Postprint version. Published in Journal of Orthopaedic Trauma, Volume 25, Issue 3, March 1, 2011, pages 175-179.
Objective: To determine if 1) angularly stable devices created by compressing (‘‘locking’’) proximal locking screws to intramedullary nails using end caps or compression screws or 2) increasing the number of proximal screws from two to three increases the stiffness of intramedullary constructs that stabilize proximal third tibia fractures in a nonosteopenic bone model.
Methods: Four proximal locking screw configurations were examined in a synthetic composite tibia model with a 2-cm gap simulating a comminuted proximal third tibia fracture with no bony contact: 1) two proximal screws not compressed to the nail; 2) one of two proximal screws compressed to the nail; 3) two proximal screws compressed to the nail; and 4) three proximal screws with only the most proximal screw compressed to the nail. An 11-mm tibial nail with two distal locking screws was used. Stiffness was measured in axial and torsional loading. An analysis of variance was performed to compare results of the screw configurations for each testing mode.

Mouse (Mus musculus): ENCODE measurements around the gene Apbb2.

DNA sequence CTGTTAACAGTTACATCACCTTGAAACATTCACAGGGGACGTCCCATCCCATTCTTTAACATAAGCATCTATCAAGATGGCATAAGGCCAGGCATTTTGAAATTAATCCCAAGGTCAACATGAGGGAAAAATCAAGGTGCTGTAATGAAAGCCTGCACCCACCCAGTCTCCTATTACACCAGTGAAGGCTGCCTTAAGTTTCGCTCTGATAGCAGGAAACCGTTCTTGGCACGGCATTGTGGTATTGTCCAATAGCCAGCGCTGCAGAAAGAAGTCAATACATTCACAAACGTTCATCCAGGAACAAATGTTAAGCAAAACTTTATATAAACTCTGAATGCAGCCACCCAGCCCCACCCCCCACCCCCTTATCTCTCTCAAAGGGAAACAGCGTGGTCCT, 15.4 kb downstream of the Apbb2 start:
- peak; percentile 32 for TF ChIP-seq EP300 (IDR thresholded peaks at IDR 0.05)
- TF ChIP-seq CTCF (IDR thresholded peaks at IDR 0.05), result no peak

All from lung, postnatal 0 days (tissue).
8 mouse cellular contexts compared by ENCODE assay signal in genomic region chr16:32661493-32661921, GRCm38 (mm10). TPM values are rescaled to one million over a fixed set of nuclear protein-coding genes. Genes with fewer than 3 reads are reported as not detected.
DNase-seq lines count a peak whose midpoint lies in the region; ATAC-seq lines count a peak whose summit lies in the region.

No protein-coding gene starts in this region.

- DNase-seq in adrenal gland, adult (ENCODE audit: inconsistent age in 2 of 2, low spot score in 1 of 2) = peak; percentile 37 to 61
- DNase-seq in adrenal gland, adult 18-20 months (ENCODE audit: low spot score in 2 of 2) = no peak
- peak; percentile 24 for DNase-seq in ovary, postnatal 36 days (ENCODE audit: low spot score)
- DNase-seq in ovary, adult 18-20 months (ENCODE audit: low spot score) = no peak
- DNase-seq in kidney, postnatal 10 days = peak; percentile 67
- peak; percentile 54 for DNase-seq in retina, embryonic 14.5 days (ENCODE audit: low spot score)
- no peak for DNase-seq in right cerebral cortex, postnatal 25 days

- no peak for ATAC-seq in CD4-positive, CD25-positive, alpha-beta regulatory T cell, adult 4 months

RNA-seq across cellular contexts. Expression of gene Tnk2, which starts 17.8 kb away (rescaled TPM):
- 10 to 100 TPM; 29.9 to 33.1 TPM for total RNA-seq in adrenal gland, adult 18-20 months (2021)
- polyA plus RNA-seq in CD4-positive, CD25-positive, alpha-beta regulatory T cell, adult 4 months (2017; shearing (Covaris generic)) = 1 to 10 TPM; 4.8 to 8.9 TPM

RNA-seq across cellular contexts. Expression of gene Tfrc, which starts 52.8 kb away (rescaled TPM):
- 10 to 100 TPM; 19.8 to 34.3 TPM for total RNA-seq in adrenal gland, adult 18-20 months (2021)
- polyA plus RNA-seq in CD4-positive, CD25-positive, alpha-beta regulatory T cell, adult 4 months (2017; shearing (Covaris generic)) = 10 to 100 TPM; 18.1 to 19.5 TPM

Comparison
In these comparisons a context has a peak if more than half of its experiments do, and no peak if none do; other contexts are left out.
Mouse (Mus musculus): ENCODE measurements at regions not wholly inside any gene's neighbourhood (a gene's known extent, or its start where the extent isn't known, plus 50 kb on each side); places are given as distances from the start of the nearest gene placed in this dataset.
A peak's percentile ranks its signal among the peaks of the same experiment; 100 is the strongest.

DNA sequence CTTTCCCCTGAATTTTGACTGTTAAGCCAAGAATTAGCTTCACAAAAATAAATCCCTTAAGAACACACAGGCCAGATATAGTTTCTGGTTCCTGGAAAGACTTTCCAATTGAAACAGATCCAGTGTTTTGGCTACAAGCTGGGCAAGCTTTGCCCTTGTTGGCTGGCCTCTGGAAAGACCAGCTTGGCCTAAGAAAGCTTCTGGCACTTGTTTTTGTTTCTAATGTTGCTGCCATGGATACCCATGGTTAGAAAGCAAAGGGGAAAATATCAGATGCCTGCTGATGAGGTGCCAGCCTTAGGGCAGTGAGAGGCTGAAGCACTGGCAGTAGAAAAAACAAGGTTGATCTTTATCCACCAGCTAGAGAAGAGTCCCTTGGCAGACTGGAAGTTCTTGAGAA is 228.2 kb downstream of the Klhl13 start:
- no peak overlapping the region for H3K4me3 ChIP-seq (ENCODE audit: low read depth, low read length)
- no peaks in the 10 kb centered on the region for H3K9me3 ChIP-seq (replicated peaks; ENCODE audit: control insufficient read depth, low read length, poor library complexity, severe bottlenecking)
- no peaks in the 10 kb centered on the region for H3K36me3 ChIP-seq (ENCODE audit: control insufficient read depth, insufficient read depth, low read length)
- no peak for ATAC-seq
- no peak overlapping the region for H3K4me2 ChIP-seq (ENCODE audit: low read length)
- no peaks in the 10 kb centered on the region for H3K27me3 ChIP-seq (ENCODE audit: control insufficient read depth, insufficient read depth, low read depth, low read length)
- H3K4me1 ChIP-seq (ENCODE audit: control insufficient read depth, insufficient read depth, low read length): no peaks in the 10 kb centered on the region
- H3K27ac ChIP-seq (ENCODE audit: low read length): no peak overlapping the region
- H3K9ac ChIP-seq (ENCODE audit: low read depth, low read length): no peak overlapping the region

Results: Compressing two screws to the nail produced 22% to 39% greater (P ≤ 0.01) axial and 16% to 29% greater (P ≤ 0.03) torsional stiffness than securing neither or only one of the screws. Adding a third proximal transverse locking screw increased the axial stiffness by 28% (P = 0.005) and the torsional stiffness by 15% to 28% (P ≤ 0.04) compared with using two oblique proximal screws.
Conclusions: "Locking" two proximal locking screws to the nail through compression or adding a third proximal screw increases the axial and torsional stiffness of intramedullary nails used to fix unstable proximal third tibia fractures.
Biomedical Engineering and Bioengineering